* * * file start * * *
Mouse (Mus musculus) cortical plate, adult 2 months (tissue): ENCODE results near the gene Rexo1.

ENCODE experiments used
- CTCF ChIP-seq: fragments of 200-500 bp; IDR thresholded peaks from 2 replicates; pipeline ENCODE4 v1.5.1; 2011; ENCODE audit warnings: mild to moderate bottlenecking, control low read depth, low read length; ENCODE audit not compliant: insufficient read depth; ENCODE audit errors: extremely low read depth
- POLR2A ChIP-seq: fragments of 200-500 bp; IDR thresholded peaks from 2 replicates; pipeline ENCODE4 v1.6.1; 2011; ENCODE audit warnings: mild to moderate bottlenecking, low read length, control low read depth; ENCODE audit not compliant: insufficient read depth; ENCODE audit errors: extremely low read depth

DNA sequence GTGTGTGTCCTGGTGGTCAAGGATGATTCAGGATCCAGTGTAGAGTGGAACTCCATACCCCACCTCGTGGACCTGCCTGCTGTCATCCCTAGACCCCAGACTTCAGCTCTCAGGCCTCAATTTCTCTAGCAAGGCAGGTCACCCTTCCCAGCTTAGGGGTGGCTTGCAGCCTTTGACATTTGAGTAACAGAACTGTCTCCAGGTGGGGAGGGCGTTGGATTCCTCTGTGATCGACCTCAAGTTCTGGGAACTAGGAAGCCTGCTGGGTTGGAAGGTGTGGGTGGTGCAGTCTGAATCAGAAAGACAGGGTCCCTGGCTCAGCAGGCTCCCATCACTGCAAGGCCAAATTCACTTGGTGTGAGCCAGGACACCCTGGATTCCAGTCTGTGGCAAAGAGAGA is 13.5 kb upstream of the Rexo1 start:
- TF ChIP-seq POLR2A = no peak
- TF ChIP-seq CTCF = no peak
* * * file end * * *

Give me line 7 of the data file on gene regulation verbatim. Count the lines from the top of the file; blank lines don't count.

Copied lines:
- TF ChIP-seq CTCF = no peak